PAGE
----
Colligative Properties Versus Pure Solvent
A pure solvent is when you only have the solvent. For example, when you only have water. When discussing colligative properties, these are the properties of a solution that are different from that of the pure solvent. Adding a solute (it does not matter what the solute is- salt, sugar, etc...) to a solvent will change the following properties of the solution:
- Boiling Point Elevation
- Freezing Point Depression
- Vapor Pressure Lowering
- Vapor Pressure Lowering: Vapor pressure is the force exerted by a gas that lies above the solution in a sealed system. In a pure liquid, there is a point when molecules on the surface of the liquid evaporate. At the same time, molecules that are in the gaseous phase will condense into a liquid. When the rates of these two processes are equal, the system is in equilibrium. The pressure on the surface of the solvent at that equilibrium point is called vapor pressure, and the vapor pressure is lowered when a solute is added.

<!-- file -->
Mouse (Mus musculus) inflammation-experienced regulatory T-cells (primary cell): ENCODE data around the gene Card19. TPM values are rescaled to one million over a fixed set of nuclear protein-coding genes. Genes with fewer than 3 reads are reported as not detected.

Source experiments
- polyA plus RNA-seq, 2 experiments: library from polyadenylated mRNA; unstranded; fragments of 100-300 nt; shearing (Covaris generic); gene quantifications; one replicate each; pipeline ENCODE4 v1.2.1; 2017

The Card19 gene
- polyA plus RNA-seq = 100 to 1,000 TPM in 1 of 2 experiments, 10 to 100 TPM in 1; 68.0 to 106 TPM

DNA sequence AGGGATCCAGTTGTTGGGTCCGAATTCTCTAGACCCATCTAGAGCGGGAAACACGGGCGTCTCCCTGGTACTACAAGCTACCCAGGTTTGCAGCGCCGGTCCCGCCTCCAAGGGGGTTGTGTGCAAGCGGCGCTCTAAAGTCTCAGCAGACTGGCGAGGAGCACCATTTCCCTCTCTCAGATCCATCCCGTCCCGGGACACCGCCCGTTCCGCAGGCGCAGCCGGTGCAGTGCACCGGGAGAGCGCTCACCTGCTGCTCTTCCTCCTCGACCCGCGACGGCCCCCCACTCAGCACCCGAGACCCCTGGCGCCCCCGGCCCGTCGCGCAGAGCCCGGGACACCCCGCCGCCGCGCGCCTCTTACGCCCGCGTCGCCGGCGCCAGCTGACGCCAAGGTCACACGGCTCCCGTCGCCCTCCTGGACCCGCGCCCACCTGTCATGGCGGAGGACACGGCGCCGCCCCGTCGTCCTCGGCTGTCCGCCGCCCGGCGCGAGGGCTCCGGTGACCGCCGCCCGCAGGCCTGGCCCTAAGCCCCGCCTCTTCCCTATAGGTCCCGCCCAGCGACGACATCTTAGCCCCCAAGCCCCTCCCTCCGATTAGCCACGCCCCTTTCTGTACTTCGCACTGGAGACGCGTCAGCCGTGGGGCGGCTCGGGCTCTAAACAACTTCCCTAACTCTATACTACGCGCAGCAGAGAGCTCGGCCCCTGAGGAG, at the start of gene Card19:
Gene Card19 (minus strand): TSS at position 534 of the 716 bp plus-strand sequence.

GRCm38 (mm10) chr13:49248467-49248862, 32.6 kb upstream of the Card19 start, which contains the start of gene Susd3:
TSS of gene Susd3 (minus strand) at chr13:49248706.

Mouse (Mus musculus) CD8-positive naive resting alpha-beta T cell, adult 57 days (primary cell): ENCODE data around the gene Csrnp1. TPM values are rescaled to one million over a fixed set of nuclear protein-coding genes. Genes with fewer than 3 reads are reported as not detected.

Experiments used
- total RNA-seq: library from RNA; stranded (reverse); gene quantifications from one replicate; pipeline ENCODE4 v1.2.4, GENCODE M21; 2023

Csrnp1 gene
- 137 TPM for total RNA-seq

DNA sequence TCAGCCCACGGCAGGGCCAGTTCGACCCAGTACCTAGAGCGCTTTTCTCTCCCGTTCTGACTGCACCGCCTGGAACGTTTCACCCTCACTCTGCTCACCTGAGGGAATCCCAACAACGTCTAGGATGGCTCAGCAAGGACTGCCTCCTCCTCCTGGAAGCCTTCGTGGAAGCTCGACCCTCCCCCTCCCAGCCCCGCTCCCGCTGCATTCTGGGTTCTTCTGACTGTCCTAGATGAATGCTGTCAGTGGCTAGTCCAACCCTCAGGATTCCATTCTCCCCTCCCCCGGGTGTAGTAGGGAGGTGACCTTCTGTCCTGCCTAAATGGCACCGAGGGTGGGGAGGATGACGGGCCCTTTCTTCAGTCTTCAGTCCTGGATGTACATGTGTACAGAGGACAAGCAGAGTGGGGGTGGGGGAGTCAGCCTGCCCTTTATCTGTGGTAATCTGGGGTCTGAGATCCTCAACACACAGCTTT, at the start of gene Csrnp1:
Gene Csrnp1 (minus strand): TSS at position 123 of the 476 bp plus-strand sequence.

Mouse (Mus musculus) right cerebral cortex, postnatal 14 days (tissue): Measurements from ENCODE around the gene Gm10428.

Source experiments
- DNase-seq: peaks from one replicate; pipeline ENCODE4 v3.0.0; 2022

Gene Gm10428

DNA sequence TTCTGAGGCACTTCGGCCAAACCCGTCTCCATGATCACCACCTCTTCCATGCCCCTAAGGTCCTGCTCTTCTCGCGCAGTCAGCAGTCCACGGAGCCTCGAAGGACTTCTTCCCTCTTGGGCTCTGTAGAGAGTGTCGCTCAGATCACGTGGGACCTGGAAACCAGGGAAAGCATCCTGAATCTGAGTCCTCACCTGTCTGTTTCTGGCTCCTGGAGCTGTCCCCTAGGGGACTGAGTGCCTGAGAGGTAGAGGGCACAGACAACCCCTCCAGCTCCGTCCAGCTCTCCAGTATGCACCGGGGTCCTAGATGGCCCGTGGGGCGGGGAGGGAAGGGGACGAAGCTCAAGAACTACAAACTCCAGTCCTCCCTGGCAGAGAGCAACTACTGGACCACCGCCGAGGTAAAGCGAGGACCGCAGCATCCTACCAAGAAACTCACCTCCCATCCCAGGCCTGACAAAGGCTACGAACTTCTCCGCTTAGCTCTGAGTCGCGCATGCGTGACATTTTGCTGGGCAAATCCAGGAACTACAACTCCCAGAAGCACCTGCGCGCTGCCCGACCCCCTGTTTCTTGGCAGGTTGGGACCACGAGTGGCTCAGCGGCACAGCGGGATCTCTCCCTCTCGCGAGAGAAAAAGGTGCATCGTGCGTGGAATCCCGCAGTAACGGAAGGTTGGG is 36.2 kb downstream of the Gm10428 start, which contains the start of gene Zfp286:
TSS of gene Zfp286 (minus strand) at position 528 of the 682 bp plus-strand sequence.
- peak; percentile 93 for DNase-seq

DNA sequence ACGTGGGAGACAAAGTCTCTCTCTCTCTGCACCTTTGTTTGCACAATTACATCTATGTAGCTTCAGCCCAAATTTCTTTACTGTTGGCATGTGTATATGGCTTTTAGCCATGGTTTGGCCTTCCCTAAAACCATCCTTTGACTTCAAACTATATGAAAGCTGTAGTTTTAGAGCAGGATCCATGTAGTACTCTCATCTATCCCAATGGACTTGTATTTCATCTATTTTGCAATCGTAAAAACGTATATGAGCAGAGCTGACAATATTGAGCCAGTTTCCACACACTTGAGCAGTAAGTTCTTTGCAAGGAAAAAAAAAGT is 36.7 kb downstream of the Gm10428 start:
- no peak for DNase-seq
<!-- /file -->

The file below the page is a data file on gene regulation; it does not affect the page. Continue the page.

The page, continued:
- Freezing Point Depression: The more solute particles in a solution, the lower the freezing point. This is because the orderly pattern of molecules in a solid is disrupted by the solute molecules. For example, putting salt in water lowers the freezing point of water to below 0 degrees C. Next, you can calculate the exact values. Simply, multiply the molality of the solution by the freezing point constant for the solvent.
- Boiling Point Elevation: The more solute particles in solution means a higher boiling point. Some solute molecules sit at the surface of the solution and prevent the solvent molecules from escaping into the air, requiring more energy for the liquid to boil. For example, engine coolant has a solute added to water to raise the boiling point of the solution, so it does not boil over. Next, you can calculate the exact value. Simply, multiple the molality of the solution be the boiling point constant for the solvent.
Try the following simulation. Which colligative property is occurring?